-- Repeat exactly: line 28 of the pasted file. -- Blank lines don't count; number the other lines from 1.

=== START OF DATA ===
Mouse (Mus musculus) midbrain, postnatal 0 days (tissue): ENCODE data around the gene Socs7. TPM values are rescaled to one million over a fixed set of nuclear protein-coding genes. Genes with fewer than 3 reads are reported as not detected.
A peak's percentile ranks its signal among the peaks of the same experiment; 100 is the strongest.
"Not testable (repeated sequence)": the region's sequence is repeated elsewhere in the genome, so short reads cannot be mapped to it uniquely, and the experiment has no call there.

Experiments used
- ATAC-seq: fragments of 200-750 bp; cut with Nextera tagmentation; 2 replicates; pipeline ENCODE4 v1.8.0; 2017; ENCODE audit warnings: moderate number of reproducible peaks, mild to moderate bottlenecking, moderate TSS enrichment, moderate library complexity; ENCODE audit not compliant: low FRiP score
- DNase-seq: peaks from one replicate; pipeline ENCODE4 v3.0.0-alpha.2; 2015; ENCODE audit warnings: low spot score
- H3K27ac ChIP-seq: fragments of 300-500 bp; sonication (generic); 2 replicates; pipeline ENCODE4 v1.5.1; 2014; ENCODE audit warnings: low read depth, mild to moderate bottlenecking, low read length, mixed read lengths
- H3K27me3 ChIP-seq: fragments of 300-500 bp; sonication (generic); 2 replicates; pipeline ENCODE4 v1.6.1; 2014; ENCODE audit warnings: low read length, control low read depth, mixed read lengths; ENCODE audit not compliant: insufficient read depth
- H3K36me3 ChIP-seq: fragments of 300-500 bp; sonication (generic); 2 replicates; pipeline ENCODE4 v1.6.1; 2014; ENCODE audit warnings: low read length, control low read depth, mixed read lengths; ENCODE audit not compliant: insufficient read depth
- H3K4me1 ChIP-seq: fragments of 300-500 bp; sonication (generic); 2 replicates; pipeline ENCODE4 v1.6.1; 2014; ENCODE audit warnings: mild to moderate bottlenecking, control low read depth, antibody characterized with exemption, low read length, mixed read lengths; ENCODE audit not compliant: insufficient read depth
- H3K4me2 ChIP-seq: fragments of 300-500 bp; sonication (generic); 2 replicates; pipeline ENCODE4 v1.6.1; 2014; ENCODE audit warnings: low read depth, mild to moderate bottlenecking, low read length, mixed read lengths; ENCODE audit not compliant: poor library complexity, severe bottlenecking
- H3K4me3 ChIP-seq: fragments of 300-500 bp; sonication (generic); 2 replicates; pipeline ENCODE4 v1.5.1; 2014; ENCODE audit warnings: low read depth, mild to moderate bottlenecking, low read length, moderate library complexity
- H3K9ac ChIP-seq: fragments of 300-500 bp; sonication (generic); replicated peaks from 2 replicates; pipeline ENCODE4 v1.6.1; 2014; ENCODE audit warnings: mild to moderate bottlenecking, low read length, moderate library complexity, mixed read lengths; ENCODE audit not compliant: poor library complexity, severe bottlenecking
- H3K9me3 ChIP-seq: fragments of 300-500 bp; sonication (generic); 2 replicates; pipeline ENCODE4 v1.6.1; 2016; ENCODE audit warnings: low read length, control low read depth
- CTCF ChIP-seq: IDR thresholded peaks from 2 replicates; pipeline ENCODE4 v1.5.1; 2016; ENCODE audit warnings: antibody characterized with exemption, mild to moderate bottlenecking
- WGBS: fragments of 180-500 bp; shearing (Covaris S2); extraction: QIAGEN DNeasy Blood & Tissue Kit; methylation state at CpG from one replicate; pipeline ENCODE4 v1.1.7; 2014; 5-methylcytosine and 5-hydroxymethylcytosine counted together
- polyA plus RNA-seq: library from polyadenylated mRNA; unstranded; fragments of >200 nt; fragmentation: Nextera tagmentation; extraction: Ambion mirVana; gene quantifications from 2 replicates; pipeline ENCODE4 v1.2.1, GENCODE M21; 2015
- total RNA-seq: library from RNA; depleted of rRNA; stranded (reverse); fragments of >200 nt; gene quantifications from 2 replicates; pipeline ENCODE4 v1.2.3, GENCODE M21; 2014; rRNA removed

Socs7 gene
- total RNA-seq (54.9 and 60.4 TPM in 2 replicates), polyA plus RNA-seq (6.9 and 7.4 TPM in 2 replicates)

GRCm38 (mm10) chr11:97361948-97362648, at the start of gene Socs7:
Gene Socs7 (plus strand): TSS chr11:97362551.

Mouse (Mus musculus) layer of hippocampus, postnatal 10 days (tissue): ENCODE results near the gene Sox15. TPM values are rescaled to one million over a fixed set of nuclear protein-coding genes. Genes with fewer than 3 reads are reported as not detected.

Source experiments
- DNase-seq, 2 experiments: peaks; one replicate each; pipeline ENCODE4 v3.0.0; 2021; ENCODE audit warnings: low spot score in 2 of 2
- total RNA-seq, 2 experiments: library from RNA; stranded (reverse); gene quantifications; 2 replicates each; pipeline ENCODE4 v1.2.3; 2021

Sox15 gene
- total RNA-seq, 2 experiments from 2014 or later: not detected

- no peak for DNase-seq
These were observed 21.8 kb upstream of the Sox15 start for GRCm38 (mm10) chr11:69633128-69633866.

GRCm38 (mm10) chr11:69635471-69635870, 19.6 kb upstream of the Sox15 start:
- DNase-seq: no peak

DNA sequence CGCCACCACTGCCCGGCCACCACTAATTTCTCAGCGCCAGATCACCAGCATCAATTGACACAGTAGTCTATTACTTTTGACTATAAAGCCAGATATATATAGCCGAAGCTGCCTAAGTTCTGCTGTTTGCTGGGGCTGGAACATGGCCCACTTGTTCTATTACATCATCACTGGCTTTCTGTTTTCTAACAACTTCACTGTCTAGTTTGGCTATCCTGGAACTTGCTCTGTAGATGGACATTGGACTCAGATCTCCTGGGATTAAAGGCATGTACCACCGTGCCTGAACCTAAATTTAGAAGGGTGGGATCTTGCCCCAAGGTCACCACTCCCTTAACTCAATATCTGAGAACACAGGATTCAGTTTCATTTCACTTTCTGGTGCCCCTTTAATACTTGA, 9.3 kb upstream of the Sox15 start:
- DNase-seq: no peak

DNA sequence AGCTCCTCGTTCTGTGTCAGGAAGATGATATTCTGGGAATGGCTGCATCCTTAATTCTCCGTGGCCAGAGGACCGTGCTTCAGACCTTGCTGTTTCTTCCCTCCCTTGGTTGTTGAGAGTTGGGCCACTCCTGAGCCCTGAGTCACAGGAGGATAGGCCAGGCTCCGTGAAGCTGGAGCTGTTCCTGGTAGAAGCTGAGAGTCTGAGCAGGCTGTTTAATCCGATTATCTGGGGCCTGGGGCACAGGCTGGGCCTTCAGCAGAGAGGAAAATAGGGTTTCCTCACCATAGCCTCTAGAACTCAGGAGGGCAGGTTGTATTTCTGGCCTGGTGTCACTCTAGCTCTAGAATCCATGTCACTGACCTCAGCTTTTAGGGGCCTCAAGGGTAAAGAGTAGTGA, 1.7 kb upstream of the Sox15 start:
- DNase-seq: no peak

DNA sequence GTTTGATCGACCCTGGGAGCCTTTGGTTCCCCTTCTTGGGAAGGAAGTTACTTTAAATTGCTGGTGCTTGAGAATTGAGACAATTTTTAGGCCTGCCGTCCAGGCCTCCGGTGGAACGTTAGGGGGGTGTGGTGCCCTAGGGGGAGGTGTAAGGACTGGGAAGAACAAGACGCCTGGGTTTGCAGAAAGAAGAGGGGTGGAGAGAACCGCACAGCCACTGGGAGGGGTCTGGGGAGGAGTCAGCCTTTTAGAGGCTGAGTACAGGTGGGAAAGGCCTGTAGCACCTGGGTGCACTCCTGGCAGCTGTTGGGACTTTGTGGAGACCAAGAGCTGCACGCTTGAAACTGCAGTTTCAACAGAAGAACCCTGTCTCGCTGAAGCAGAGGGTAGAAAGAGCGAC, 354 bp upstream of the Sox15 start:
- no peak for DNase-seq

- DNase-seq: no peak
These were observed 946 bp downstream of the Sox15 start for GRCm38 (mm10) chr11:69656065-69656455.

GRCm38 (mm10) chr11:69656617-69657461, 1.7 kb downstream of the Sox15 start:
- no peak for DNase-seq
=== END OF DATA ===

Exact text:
- total RNA-seq, 2 experiments from 2014 or later: not detected